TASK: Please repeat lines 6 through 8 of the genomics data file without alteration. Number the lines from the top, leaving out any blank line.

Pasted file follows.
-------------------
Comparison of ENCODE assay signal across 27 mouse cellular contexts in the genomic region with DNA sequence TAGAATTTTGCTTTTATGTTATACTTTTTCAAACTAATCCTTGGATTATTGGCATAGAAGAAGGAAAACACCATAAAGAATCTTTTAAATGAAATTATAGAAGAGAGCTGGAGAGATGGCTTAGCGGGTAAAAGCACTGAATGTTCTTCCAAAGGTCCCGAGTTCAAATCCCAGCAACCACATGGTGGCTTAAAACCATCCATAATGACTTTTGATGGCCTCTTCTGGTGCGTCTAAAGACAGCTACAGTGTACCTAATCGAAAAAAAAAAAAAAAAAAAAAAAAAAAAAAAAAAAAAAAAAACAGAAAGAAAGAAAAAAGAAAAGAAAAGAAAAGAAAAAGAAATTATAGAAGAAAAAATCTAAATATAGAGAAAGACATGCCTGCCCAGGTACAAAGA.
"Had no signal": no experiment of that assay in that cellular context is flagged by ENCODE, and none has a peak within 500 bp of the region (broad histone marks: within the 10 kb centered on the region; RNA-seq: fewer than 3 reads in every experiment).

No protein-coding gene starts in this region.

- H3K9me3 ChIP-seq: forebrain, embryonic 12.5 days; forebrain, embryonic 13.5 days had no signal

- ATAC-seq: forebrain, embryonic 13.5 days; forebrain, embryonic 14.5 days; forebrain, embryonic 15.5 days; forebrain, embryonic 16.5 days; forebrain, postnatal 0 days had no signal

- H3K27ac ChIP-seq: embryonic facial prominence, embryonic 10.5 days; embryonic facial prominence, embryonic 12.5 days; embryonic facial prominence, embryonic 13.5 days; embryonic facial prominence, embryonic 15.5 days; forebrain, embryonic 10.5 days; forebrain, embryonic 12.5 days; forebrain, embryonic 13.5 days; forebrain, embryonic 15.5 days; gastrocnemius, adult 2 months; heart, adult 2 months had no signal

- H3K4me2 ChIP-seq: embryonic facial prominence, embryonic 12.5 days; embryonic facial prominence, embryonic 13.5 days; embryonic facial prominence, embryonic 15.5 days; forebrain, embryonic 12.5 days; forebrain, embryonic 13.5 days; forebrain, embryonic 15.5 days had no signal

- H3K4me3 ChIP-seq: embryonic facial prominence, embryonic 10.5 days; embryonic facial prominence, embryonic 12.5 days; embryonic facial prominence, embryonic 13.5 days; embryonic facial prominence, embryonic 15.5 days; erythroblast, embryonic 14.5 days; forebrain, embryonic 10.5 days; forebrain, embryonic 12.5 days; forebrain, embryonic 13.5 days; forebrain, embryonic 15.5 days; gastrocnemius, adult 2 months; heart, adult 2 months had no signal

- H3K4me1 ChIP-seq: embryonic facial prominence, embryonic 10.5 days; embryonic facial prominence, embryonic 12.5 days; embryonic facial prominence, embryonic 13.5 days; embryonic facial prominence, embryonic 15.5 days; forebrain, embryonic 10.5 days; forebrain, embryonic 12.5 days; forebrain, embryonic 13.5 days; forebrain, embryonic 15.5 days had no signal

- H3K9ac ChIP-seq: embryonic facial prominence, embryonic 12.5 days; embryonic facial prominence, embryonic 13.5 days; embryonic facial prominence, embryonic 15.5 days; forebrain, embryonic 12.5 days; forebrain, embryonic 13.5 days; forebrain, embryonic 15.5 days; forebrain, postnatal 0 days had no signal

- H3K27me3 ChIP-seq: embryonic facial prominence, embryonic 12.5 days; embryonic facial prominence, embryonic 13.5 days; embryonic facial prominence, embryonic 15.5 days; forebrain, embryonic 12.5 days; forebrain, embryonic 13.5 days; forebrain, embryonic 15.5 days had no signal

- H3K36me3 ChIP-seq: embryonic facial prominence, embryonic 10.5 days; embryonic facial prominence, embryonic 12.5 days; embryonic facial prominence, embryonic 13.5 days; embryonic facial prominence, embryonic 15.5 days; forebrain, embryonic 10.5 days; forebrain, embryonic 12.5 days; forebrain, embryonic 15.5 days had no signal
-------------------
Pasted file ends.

- H3K27ac ChIP-seq: embryonic facial prominence, embryonic 10.5 days; embryonic facial prominence, embryonic 12.5 days; embryonic facial prominence, embryonic 13.5 days; embryonic facial prominence, embryonic 15.5 days; forebrain, embryonic 10.5 days; forebrain, embryonic 12.5 days; forebrain, embryonic 13.5 days; forebrain, embryonic 15.5 days; gastrocnemius, adult 2 months; heart, adult 2 months had no signal

- H3K4me2 ChIP-seq: embryonic facial prominence, embryonic 12.5 days; embryonic facial prominence, embryonic 13.5 days; embryonic facial prominence, embryonic 15.5 days; forebrain, embryonic 12.5 days; forebrain, embryonic 13.5 days; forebrain, embryonic 15.5 days had no signal

- H3K4me3 ChIP-seq: embryonic facial prominence, embryonic 10.5 days; embryonic facial prominence, embryonic 12.5 days; embryonic facial prominence, embryonic 13.5 days; embryonic facial prominence, embryonic 15.5 days; erythroblast, embryonic 14.5 days; forebrain, embryonic 10.5 days; forebrain, embryonic 12.5 days; forebrain, embryonic 13.5 days; forebrain, embryonic 15.5 days; gastrocnemius, adult 2 months; heart, adult 2 months had no signal